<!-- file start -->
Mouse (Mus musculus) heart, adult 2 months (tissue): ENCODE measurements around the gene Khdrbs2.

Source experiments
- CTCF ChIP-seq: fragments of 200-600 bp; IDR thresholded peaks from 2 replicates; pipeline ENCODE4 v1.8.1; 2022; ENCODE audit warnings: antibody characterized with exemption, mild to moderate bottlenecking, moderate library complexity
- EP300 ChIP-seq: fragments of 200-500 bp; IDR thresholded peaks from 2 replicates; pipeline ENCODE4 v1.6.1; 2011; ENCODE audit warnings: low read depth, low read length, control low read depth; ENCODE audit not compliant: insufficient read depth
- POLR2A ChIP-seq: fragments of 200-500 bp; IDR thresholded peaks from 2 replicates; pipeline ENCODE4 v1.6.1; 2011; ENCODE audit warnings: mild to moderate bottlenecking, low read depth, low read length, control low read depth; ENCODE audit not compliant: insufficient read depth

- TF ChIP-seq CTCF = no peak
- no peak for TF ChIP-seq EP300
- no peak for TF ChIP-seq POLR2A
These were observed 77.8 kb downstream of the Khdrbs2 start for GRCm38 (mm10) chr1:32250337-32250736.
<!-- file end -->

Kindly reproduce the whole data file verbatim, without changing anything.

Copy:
Mouse (Mus musculus) heart, adult 2 months (tissue): ENCODE measurements around the gene Khdrbs2.

Source experiments
- CTCF ChIP-seq: fragments of 200-600 bp; IDR thresholded peaks from 2 replicates; pipeline ENCODE4 v1.8.1; 2022; ENCODE audit warnings: antibody characterized with exemption, mild to moderate bottlenecking, moderate library complexity
- EP300 ChIP-seq: fragments of 200-500 bp; IDR thresholded peaks from 2 replicates; pipeline ENCODE4 v1.6.1; 2011; ENCODE audit warnings: low read depth, low read length, control low read depth; ENCODE audit not compliant: insufficient read depth
- POLR2A ChIP-seq: fragments of 200-500 bp; IDR thresholded peaks from 2 replicates; pipeline ENCODE4 v1.6.1; 2011; ENCODE audit warnings: mild to moderate bottlenecking, low read depth, low read length, control low read depth; ENCODE audit not compliant: insufficient read depth

- TF ChIP-seq CTCF = no peak
- no peak for TF ChIP-seq EP300
- no peak for TF ChIP-seq POLR2A
These were observed 77.8 kb downstream of the Khdrbs2 start for GRCm38 (mm10) chr1:32250337-32250736.